3 Simple Ways New Parents Can Save on Pregnancy and Baby Needs


Did you know that pregnancy can cost anywhere from $9,000 - $250,000, depending on whether the mother has health insurance?  

But that amount doesn’t even take into account other pregnancy necessities, such as maternity clothes, pregnancy books, prenatal vitamins, morning sickness meds, body pillows, noise machines, stretch mark prevention cream, and more--that are essential for getting through any pregnancy comfortably (or as comfortably as possible!)  

Emily Graham of MightyMoms.Net has some advice on budget-friendly pregnancy preparation. My hope is that these tips and resources provided will help alleviate at least some of the money worries new moms face.  

Do you have a new baby on the way soon? If so, you may feel overwhelmed by the pressure to prep for the months ahead. That pressure can be even more intense when you are prepping for a new baby on a tight budget, but it doesn’t have to be when you use these simple savings tips.  

Stock Up on Baby Supplies Without Spending a Cent 

If you’re like most expectant moms, you’ve likely got a lot of items on left to buy on your shopping list. Little things, like nursing bras and bottles, can really add up, but you want to at least make sure you have a few items that will make life as a new mom easier. One such thing is a nursing bra made for hands-free pumping from a company such as Kindred Bravely. Stocking up on a couple of these can be a lifesaver for busy new moms, especially when they are back at work and still need to pump. You may need to cover the costs of your nursing bras, or you could luck out and have your insurance help out with this expense. One thing that’s for sure is that a breast pump must be covered by your health insurance, per insurance laws. Being able to cross this must-have maternity item off your budget can be so helpful. You can put the savings toward more nursing bras or other items on your nesting checklist. Want even more free baby gear? Look online for new mom freebies that can cut down your new baby budget even more.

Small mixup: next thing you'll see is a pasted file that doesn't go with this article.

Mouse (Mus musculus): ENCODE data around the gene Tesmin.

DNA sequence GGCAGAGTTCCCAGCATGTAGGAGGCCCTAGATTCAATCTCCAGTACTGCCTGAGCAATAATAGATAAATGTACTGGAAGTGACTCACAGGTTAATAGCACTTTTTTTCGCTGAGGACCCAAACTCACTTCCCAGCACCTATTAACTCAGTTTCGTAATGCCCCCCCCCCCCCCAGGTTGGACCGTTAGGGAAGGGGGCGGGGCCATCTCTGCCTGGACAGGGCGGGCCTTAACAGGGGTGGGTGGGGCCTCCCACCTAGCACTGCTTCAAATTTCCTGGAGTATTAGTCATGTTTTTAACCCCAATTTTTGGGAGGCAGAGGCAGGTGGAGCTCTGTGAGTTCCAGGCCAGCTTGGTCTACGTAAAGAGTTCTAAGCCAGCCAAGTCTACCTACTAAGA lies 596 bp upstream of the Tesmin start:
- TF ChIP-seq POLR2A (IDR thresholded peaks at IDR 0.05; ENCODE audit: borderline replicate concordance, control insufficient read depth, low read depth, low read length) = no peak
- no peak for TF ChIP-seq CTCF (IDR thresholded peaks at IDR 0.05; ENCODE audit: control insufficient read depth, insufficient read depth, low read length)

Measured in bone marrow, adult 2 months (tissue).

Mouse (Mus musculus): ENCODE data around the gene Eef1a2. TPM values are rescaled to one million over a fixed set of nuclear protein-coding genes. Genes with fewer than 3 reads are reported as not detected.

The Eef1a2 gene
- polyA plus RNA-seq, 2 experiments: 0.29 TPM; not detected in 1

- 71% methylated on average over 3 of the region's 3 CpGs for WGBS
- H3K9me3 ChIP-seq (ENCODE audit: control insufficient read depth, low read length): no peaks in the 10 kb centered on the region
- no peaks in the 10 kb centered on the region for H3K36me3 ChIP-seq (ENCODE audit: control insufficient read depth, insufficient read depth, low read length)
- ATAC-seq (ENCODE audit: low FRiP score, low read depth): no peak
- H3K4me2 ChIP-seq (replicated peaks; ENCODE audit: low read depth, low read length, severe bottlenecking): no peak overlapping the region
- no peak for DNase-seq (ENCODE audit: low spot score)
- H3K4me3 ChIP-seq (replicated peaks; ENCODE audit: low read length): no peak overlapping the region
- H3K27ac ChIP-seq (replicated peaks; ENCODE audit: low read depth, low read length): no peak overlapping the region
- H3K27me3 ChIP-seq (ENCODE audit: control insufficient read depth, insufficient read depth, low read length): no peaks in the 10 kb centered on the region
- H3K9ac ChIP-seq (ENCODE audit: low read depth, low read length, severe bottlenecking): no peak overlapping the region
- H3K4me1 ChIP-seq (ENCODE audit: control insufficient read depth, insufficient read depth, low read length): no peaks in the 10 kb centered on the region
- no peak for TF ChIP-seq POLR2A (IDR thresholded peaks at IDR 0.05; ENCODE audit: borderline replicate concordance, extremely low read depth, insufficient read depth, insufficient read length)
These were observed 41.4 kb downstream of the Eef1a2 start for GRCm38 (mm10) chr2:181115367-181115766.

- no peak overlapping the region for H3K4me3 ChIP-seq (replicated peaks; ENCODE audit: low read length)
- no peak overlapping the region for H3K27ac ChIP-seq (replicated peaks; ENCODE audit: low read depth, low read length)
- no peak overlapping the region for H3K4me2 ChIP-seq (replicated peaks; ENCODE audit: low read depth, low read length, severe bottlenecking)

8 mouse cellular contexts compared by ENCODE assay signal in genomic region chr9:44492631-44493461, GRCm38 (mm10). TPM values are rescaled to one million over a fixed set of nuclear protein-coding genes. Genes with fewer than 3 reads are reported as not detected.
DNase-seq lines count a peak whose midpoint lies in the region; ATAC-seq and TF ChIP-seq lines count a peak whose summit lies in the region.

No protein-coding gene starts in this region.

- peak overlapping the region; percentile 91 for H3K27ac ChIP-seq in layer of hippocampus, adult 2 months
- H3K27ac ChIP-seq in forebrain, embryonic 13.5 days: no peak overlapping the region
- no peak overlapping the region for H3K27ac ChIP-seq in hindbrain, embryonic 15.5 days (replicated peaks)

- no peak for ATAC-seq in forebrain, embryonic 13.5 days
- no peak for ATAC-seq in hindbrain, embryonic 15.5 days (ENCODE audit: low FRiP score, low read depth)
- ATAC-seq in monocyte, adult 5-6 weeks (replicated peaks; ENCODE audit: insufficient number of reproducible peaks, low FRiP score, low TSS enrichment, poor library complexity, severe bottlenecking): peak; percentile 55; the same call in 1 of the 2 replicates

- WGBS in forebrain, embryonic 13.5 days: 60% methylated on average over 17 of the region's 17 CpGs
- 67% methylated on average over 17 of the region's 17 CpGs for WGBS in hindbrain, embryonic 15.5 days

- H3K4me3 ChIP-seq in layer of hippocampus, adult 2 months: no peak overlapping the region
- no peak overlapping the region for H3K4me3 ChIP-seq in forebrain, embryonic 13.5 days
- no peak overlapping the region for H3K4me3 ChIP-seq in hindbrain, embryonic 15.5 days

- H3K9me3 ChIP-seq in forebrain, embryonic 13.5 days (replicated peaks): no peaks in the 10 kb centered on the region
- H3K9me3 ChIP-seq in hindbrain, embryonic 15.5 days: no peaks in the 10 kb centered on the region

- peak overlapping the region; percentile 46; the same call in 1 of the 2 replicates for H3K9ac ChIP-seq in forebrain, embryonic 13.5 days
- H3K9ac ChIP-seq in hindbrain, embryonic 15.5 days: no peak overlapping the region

Check Out Online Coupons to Trim Your Pregnancy Prep Costs  

As a new parent on a budget, online coupons and promo codes are a simple way to save. Many corporations, like Procter and Gamble, offer coupons on their website, but you can also browse dedicated coupon and discount sites. You should be able to find plenty of coupons and promo codes to help out with pregnancy and baby costs, but you should also make the most of your effort to find those great deals. Most grocery stores and retailers allow customers to stack coupons on eligible products, and you could end up paying little to nothing for the items in your shopping cart. Of course, the big savings do not have to stop with stacking. Once you checkout, be sure to save your receipts, and remember to use a rebate app to put even more money back into your budget. You can save up for cash back or choose from gift cards to help you snag more baby and pregnancy products for less cost.  

Talk to Friends and Family Members About Throwing a Baby Shower  

If you have a network of friends and family nearby, chances are they have offered to help during your pregnancy. So, take them up on that offer and ask them to help organize a baby shower. You can even provide your host or hostess with some budget baby shower tips, so you can have a baby shower without feeling guilty about the costs. Help your friends out by providing some inexpensive parting gifts for attendees (hint: you likely already have a few around your home) or see if someone has some leftover decor that can be used for your shower. You can help your hosts and guests out even more by registering for budget-friendly gifts. Be sure to include some pregnancy and baby basics on your registry, but look for easy ways to save on those essentials, such as opting for previous models or sale items. Once the shower is over, also be sure to thank your friends and family for their generosity by sending timely thank yous. Most people are happy to help you welcome your new bundle of joy with a few shower gifts, and it’s a good way to get the gear you need without going over your own budget.